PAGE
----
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Dublin: 4°C Thursday 4 March 2021

80% of drivers killed on Irish roads last year were male

The most dangerous time for driving on Irish roads is between 2pm and 6pm.

imageData and infographic from the Road Safety Authority. Having trouble reading the infographic? Click here.

THE ROAD SAFETY Authority has released more details about last year’s fatalities on Irish roads.

Following last week’s report that the number of people who lost their lives rose for the first time in eight year, the agency has released a review of those figures.

It shows that of the 190 people killed in road incidents, 127 were in vehicles, five were travelling on bicycles, 27 on motorcycles and 31 were pedestrians.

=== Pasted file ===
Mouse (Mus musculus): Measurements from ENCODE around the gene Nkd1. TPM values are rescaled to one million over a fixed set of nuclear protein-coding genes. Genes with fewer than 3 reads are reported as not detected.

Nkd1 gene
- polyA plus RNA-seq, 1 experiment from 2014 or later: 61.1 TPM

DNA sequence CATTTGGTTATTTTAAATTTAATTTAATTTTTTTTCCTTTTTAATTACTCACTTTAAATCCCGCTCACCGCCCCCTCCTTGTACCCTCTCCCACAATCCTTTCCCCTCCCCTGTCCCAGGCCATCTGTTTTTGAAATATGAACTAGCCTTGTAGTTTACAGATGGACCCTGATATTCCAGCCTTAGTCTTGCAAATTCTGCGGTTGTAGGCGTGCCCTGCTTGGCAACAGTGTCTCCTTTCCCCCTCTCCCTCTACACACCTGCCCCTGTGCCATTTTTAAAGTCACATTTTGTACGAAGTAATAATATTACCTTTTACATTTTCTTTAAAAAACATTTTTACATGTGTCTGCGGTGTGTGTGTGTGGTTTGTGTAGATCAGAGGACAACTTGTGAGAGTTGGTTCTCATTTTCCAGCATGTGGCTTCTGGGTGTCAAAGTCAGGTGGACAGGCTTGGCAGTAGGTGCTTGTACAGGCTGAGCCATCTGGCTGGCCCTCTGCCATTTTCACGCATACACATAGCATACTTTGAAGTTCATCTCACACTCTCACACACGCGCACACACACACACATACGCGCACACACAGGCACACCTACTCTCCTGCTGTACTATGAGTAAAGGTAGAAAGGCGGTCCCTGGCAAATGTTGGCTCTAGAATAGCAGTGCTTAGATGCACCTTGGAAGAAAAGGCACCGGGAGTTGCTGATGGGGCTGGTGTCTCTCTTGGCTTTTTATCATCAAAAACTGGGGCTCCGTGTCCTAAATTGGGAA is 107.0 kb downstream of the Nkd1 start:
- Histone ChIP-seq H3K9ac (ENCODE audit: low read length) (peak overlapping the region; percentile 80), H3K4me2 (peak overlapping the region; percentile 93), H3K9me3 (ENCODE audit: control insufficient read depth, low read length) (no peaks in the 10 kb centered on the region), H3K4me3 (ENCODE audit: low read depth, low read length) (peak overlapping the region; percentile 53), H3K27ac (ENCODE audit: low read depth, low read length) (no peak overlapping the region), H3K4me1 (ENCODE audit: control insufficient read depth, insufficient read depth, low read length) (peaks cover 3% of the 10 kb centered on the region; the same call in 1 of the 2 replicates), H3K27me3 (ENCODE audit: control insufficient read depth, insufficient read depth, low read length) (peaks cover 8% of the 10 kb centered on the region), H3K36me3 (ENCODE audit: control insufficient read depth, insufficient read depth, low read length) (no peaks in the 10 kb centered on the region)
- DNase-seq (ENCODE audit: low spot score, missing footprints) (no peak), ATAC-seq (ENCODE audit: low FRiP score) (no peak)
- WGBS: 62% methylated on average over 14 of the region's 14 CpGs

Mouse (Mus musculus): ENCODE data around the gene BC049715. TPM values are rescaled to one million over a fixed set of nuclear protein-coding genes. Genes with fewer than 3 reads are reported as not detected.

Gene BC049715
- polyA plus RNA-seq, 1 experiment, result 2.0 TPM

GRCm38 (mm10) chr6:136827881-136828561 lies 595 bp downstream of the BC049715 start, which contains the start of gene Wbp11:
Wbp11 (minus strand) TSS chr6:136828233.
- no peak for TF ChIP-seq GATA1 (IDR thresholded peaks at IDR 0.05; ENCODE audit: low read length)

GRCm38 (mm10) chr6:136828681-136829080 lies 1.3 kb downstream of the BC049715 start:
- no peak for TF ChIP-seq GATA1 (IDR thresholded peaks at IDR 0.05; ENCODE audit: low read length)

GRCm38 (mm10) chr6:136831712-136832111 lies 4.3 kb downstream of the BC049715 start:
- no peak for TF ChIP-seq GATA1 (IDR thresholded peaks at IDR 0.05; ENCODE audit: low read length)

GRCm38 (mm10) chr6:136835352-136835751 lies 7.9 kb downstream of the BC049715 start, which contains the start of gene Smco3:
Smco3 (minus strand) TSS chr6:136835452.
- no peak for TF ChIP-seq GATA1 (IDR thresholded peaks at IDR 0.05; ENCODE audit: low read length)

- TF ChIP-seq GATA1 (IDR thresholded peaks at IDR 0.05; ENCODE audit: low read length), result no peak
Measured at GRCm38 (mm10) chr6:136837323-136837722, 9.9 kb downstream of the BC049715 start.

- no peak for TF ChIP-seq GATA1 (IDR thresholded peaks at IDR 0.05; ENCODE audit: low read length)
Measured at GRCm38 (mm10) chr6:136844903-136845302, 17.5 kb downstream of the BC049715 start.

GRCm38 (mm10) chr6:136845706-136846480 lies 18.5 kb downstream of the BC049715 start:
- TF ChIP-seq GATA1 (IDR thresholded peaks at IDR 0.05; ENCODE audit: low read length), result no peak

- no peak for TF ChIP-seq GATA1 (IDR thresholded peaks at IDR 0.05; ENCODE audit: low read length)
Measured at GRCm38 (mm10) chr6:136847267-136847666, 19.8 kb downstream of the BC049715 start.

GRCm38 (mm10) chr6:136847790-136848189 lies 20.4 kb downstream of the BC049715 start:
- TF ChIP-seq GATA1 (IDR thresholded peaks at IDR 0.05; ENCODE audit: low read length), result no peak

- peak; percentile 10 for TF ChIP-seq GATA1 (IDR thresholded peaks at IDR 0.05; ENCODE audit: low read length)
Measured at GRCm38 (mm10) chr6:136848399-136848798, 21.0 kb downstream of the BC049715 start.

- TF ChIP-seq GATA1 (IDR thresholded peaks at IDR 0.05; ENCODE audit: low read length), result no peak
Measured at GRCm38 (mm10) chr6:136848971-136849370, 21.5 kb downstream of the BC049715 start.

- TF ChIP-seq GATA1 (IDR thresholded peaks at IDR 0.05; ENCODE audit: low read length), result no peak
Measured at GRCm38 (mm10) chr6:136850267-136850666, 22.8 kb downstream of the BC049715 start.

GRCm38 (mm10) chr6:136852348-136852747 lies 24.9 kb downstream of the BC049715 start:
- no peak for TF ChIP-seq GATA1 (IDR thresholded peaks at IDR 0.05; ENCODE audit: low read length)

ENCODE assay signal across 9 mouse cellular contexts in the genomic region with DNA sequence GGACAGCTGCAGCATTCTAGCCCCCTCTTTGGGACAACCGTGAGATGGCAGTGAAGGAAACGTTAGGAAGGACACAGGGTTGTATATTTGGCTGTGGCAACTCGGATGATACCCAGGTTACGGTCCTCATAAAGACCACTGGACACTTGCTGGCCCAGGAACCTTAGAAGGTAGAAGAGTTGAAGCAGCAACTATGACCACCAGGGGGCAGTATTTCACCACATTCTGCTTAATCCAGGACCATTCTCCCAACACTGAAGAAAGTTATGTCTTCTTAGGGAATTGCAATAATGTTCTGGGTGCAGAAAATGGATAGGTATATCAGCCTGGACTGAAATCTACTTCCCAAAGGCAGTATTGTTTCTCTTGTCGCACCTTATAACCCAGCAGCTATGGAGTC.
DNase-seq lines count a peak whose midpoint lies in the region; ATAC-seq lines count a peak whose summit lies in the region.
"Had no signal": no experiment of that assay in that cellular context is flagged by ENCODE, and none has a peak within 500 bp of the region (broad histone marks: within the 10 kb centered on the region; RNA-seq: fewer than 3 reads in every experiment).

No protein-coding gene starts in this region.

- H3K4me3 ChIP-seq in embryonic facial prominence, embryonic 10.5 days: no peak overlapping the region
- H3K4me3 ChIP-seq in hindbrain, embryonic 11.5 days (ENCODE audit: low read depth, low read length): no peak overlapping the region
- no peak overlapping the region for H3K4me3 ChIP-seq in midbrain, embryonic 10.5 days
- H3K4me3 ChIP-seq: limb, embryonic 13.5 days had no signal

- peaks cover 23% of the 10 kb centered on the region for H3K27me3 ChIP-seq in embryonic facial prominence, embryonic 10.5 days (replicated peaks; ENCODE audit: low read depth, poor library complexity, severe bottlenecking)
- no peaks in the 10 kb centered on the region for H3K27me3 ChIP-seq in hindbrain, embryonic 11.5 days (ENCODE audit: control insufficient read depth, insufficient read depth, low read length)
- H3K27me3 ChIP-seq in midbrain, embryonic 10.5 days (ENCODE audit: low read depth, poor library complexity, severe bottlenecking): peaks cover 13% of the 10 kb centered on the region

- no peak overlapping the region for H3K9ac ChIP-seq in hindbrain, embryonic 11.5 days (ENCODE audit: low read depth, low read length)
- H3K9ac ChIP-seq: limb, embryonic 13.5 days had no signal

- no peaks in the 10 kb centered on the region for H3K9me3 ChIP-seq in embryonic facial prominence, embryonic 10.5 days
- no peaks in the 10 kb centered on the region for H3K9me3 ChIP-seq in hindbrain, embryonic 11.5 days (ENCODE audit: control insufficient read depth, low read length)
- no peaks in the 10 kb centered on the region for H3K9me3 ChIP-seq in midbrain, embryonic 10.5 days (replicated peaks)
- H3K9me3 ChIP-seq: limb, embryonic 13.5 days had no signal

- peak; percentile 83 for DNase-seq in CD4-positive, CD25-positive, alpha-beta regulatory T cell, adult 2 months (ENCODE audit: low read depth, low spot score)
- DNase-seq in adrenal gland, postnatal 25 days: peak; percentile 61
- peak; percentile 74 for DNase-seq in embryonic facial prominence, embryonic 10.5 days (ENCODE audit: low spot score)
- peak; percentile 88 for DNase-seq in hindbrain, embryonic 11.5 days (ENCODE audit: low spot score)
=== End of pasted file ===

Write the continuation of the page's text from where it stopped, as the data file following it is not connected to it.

The deaths of motorcyclists is a 44 per cent increase on 2012 fatalities.

There was a 22 per cent increase in driver fatalities and, of those, 80 per cent were male and 17 per cent were not wearing a seatbelt.

About 38 per cent of pedestrians knocked over and killed were older than 60 years of age.

The new data also revealed that the afternoon (between 2pm and 6pm) is the most dangerous time to use the roads. During those hours, 27 per cent of fatalities occurred.

The most dangerous day of the week is Friday, followed by Sunday and Monday.

January and August tied for the most fatal month on Ireland’s roads with 19 deaths each, followed by July with 18 fatalities.

Speaking last week, Gay Byrne, the head of the Road Safety Authority said Ireland had ‘dropped our guard’ when it comes to road deaths and, as a result, had killed 27 more people.

“It’s a stark way to put it but it’s the truth. It represents a very worrying development and highlights the need for all road users to be more vigilant.”

Related: Numbers killed on Ireland’s roads rises for first time in eight years

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